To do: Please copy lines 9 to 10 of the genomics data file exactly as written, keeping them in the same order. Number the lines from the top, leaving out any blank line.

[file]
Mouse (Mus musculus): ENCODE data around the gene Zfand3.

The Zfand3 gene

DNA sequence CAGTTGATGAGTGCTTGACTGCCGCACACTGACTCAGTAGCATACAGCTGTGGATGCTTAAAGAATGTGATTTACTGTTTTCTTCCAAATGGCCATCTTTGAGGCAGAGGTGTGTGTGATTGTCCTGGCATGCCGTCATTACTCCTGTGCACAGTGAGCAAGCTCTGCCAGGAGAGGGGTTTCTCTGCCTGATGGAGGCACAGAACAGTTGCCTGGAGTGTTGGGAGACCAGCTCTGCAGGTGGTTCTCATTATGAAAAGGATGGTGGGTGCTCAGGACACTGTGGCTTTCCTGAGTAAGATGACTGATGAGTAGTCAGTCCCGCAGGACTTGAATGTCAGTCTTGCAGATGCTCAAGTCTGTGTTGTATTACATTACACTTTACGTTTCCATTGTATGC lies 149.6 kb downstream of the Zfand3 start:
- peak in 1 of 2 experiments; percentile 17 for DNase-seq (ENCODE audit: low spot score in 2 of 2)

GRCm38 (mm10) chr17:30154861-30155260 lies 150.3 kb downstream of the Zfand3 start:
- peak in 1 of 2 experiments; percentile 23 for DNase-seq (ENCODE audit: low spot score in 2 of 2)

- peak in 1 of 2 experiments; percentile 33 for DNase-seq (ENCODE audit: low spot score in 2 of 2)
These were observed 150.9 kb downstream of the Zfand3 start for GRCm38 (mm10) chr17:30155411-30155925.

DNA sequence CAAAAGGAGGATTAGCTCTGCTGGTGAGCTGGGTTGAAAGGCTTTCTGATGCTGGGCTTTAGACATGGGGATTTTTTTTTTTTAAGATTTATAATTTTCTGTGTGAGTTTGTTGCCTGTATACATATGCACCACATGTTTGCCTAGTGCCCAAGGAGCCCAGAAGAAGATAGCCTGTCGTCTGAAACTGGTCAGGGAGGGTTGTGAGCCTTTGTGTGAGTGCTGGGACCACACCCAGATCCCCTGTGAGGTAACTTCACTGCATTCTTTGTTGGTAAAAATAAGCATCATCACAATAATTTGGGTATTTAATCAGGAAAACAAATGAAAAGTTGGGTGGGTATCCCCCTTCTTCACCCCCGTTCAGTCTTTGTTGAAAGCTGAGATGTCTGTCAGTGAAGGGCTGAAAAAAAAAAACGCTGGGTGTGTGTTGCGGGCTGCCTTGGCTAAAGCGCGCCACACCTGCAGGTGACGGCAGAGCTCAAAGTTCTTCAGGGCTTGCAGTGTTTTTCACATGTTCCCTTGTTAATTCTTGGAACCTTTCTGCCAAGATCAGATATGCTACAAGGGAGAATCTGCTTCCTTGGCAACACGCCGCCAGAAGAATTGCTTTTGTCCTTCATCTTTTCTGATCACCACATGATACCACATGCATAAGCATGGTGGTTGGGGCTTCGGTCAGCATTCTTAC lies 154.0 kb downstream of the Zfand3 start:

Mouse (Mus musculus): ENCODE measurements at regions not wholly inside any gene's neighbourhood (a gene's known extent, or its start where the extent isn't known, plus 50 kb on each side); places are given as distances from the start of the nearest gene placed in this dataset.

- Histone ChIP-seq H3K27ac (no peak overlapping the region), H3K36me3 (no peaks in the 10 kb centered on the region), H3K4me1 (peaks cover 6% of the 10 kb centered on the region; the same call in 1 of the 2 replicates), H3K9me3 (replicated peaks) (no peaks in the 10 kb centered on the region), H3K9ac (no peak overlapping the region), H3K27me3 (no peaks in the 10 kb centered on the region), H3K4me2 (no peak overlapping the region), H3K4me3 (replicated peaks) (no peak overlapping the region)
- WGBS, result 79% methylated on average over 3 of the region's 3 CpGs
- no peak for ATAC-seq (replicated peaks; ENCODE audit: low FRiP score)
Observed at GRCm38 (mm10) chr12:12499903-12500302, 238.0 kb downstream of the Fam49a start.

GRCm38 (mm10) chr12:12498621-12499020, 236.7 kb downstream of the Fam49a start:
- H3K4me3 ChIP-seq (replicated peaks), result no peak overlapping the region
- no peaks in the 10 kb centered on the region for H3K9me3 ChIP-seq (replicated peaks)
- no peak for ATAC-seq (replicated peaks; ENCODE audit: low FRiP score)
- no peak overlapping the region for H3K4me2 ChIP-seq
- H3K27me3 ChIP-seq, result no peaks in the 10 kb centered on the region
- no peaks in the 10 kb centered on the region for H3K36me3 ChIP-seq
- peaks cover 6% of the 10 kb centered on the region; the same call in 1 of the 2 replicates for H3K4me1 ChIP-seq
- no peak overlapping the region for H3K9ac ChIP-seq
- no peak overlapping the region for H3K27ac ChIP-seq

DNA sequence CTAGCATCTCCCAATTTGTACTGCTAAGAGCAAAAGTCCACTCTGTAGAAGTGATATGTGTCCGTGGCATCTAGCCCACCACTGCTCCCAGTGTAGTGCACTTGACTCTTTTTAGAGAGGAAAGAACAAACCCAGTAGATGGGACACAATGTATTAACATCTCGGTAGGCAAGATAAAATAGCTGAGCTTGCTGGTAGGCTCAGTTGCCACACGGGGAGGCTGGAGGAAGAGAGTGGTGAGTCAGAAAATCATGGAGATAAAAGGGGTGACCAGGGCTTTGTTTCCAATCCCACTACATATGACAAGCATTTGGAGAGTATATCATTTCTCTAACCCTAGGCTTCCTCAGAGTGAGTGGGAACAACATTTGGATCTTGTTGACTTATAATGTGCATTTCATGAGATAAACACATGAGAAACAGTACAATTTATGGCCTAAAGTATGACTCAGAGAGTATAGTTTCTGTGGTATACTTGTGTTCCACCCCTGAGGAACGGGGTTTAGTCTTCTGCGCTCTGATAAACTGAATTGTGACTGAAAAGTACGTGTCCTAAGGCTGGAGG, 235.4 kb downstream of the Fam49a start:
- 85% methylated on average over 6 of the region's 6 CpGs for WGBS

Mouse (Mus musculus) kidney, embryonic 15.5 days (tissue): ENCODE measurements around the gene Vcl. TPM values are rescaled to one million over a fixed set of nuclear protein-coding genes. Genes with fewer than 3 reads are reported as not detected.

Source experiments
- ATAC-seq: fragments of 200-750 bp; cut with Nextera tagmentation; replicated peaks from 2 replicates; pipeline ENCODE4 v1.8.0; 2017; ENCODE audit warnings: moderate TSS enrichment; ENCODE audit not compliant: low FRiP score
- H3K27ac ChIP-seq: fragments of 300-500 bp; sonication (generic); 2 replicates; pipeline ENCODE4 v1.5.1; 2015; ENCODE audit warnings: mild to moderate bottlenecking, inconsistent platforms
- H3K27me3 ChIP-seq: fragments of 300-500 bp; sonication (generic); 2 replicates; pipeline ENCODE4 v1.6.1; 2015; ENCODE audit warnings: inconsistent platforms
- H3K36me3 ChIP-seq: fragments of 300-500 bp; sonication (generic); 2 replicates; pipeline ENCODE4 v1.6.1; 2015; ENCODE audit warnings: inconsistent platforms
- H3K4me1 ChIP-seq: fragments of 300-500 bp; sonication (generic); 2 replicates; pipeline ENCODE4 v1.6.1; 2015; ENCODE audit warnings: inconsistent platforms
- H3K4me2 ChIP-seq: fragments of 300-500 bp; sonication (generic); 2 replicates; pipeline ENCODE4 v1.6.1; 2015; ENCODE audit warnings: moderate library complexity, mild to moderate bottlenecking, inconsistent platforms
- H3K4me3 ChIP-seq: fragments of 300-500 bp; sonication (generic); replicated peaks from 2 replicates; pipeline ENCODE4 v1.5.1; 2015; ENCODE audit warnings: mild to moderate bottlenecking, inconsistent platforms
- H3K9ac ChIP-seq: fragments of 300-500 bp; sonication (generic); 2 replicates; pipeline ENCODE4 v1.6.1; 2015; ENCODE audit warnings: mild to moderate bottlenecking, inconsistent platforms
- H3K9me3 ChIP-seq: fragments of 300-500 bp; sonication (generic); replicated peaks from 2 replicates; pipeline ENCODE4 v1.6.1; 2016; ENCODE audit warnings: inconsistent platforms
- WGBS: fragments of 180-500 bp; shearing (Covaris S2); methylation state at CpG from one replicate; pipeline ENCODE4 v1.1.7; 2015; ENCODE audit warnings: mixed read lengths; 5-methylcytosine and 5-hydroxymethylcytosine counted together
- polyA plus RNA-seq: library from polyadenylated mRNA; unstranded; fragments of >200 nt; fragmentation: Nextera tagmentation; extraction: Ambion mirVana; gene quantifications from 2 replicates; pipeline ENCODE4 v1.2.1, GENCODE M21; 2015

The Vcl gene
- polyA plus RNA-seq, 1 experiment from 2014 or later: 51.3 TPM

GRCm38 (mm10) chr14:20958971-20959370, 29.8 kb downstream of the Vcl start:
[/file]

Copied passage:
DNA sequence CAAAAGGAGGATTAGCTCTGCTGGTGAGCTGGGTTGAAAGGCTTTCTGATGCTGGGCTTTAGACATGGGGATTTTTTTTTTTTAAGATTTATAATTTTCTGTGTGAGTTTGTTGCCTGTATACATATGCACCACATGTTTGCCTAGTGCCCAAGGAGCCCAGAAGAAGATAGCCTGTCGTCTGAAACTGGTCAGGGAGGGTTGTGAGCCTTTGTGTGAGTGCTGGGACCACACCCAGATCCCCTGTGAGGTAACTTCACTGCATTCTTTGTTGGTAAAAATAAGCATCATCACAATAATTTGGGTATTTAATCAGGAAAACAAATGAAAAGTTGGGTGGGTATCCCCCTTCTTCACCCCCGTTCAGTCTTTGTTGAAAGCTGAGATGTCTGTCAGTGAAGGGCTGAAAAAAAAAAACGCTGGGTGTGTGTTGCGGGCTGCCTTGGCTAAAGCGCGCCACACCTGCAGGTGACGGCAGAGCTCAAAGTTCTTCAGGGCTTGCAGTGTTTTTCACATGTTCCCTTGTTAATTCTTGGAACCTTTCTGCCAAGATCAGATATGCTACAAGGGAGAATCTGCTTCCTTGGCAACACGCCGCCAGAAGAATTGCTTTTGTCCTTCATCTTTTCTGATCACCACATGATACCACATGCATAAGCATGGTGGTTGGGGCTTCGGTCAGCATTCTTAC lies 154.0 kb downstream of the Zfand3 start:

Mouse (Mus musculus): ENCODE measurements at regions not wholly inside any gene's neighbourhood (a gene's known extent, or its start where the extent isn't known, plus 50 kb on each side); places are given as distances from the start of the nearest gene placed in this dataset.